I preached this sermon at Universalist National Memorial Church, on December 9, 2018 with the lectionary texts from Philippians and Luke 3
I’d like to thank Pastor Gatton for inviting me this morning, and you for welcoming me.
If it wasn’t already clear, we’re in the season of the church calendar known as Advent.
Some facts: it is marked over the four weeks before Christmas. Traditional Advent observances in the Western church (of which we are a part) include the lighting of the four candles on the Advent wreath, and in the Eastern church, a period of fasting and abstinence second only to Lent.
In the Western church, Advent is observed as a period of expectation, marking the events leading up to the birth of Christ, including the presence of the prophets and John the Baptist. It is a serious, theologically-intensive time, well-loved by serious, theologically-minded people.
Moving away from the facts, I am struck by Advent’s power and holiness, but will confess that I’m hard pressed to observe it. Perhaps it’s something about the way we celebrate Christmas. Christmas is a total experience, and can get into every part of our lives if we’d let it. Christmas cookies are a thing; Advent cookies aren’t.
I can imagine the scandal of a medieval monk humming a Christmas office hymn on, say, the 23d. The prior would not approve; “oh, Christmas comes earlier and earlier every year.” Today, even Thanksgiving is no match, and it’s only a matter of time when the tinsel goes up after Labor Day.
Loving Christmas early
Loving Christmas early may not be very serious or theologically-intensive, but so be it. If you’re going to celebrate Christmas at all, deliberately setting aside a prior period for fasting, contemplation and abstaining seems like a lot of trouble, and perhaps ostentatious besides.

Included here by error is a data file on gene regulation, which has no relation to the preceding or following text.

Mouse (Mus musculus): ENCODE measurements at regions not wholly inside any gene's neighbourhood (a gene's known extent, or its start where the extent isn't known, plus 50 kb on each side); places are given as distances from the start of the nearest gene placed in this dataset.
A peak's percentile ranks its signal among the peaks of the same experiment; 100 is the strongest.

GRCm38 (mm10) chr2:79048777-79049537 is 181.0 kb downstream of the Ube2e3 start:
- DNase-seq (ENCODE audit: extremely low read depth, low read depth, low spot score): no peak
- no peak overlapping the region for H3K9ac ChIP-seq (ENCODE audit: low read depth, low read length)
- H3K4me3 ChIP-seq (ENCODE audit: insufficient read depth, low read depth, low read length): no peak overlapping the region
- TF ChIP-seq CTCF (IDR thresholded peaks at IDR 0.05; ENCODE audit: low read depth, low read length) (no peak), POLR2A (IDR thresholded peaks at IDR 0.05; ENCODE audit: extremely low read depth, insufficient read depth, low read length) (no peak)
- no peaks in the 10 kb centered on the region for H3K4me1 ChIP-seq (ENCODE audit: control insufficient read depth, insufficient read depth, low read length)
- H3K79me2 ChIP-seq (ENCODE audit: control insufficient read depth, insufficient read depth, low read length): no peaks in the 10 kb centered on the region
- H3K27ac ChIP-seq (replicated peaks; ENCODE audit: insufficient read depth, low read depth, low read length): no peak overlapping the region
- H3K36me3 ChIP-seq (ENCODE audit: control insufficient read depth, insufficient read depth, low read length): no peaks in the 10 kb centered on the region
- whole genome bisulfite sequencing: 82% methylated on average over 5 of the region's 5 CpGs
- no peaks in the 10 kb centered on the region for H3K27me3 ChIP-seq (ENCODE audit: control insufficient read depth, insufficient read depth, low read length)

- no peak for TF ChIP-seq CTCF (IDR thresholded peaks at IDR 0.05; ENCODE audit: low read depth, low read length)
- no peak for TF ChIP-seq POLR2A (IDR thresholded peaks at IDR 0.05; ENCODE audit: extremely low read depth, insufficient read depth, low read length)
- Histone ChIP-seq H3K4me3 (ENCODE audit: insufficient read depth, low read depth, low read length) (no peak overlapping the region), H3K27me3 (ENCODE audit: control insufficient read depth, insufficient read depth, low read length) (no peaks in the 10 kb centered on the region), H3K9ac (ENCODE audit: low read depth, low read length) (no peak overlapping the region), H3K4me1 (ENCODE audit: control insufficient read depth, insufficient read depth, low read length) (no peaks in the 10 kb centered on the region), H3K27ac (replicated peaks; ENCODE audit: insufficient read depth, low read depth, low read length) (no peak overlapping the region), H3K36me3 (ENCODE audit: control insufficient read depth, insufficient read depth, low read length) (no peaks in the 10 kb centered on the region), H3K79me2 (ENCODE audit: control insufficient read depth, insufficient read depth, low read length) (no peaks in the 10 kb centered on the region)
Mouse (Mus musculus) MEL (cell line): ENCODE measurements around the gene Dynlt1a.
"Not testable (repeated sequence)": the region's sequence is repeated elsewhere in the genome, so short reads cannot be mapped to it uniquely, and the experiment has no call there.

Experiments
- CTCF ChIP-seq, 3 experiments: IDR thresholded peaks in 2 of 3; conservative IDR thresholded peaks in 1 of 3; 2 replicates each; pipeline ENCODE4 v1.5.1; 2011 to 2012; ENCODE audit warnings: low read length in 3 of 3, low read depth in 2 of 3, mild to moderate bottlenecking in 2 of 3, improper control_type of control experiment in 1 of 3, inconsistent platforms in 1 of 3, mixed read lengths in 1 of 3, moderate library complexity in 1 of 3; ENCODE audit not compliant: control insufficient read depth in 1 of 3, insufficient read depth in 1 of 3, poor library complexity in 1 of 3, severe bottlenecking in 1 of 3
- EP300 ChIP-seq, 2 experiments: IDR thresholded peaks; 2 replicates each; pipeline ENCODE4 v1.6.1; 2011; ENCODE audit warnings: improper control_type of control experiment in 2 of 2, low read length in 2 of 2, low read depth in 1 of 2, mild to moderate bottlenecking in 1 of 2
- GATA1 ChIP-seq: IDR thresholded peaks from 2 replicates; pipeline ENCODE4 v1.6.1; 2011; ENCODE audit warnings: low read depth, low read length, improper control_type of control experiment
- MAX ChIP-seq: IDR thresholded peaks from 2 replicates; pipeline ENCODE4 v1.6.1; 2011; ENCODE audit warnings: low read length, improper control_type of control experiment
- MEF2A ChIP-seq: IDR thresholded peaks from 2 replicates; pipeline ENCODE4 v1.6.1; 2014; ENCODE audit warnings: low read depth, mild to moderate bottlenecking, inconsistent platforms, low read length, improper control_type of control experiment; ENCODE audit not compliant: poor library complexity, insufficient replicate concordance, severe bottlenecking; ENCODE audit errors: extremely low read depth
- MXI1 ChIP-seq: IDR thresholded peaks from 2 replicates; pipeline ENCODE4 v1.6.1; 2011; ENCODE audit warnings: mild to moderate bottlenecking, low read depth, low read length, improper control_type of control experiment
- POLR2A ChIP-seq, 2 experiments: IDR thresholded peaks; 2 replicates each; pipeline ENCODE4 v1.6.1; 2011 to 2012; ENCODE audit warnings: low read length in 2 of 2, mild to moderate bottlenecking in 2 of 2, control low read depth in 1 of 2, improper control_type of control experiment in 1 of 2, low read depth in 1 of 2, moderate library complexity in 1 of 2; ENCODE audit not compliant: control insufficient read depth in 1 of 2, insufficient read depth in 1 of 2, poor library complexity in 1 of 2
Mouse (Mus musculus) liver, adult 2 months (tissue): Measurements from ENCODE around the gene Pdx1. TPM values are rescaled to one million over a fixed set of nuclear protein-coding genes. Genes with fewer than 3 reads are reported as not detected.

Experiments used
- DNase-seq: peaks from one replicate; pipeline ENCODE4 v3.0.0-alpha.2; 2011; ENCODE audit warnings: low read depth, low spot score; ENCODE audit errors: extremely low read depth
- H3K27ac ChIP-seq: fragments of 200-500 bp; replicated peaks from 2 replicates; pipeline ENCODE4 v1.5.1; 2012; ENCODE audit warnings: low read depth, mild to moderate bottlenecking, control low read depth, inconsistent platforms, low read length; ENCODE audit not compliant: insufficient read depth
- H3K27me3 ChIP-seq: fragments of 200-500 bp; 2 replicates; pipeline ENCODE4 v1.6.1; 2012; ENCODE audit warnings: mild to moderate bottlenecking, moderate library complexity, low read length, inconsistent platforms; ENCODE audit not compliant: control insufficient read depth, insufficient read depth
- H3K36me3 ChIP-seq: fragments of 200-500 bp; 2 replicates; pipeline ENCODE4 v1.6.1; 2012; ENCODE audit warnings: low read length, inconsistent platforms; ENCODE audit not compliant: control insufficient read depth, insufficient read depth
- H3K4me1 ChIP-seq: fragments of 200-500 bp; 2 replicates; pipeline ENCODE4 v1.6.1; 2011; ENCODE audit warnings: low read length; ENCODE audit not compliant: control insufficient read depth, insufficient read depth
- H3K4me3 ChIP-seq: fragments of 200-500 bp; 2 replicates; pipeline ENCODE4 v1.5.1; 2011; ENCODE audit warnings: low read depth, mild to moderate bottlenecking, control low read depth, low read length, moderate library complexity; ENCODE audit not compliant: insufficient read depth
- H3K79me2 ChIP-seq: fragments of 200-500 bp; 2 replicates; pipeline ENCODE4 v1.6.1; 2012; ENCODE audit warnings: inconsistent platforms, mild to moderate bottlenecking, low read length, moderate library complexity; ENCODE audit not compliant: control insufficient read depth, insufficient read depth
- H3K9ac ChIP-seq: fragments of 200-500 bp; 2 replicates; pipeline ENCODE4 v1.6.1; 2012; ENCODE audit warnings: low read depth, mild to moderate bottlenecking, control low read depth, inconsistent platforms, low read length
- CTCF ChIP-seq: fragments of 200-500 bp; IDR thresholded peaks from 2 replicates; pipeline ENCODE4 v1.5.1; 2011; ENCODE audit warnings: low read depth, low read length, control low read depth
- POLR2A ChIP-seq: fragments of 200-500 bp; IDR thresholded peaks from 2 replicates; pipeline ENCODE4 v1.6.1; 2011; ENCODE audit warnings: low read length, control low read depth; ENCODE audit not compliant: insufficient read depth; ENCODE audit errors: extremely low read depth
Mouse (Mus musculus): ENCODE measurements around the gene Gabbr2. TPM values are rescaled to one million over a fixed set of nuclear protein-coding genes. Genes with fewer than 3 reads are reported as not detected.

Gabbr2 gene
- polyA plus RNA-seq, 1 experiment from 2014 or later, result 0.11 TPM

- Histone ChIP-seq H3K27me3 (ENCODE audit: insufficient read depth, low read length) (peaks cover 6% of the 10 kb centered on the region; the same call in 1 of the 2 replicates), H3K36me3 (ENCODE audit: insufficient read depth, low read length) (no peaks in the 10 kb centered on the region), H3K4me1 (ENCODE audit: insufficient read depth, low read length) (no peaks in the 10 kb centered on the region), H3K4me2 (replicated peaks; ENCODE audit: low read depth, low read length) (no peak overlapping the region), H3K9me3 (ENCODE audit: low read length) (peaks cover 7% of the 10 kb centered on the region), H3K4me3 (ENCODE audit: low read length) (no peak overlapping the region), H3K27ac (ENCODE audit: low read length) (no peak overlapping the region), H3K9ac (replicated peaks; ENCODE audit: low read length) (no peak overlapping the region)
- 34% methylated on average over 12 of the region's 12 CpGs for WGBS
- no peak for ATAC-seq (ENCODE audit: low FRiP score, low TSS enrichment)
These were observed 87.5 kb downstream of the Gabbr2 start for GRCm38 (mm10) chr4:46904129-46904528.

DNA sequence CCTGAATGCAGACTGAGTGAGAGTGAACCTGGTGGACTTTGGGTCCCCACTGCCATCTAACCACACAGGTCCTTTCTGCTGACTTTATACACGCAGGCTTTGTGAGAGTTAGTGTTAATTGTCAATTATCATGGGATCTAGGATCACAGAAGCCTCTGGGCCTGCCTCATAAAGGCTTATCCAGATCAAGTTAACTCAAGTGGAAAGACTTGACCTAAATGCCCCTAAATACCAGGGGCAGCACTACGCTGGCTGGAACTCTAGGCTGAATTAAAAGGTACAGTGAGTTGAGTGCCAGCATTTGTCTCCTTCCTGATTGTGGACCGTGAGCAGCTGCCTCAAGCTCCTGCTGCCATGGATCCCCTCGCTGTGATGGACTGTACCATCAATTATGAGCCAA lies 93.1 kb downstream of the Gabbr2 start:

Like that song from the musical Mame, “we could use little Christmas now.” Life’s too short to not be happy for much of it as possible. Advent, then, is going to have to stand for something else.
“Happiness and true holiness”
Universalists made the link between “holiness and true happiness,” as the phrase goes in the Winchester Profession of 1803. Universalists were (and are) sensitive to the accusation that, if you rule out hell, you offer a license for all kind of debauchery. No way, me reply. “Holiness and true happiness are inseparable connected.” And if you’re enjoying something awful, it won’t make you really happy.
In past generations, Universalists taught that wicked people were punished by their sins, but today the reverse seems more true. Holiness – that nearness and congruity to God, manifest in good living — can be accented by happiness. Happiness can bring out gratefulness, say, and that can put us in mind of all the good things God as done for us, and in us.
This is what I hear in the Paul’s words to the church at Philippi, him “constantly praying with joy in every one of my prayers for all of you, because of your sharing in the gospel from the first day until now.” A real and deep joy that comes from a life congruent with God, in support and care of one another, even in difficult times. From that comes a peaceful conscience and a sense of satisfaction – or perhaps consolation – that you participated on the right side of history, standing with the prophets, waiting for the birth of Christ.